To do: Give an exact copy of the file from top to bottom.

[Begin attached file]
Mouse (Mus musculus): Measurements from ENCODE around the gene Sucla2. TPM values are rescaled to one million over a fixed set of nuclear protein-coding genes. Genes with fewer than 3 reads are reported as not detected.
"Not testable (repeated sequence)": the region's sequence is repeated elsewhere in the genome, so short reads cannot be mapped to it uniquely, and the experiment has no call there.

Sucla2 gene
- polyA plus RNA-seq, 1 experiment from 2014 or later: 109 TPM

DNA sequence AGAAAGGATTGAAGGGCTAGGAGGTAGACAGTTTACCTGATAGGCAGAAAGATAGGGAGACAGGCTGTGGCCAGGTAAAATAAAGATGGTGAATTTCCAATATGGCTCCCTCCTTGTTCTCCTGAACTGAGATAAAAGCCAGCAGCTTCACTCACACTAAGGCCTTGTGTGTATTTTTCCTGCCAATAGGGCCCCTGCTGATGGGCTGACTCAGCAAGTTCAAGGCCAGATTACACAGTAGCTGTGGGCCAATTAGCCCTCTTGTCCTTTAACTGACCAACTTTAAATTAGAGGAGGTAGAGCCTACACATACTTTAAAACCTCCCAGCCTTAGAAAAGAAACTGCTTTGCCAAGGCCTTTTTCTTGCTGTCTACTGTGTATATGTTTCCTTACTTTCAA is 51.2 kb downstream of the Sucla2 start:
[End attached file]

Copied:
Mouse (Mus musculus): Measurements from ENCODE around the gene Sucla2. TPM values are rescaled to one million over a fixed set of nuclear protein-coding genes. Genes with fewer than 3 reads are reported as not detected.
"Not testable (repeated sequence)": the region's sequence is repeated elsewhere in the genome, so short reads cannot be mapped to it uniquely, and the experiment has no call there.

Sucla2 gene
- polyA plus RNA-seq, 1 experiment from 2014 or later: 109 TPM

DNA sequence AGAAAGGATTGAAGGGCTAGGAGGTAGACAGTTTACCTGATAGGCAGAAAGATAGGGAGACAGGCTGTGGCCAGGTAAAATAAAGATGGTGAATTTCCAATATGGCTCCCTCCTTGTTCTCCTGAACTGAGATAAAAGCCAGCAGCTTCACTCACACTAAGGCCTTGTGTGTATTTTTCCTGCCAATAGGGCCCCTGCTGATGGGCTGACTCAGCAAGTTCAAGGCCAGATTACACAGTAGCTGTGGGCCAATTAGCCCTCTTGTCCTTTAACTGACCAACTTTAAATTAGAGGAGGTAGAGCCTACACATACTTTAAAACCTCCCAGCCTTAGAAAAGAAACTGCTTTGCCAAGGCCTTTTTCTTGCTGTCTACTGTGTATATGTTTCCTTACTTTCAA is 51.2 kb downstream of the Sucla2 start: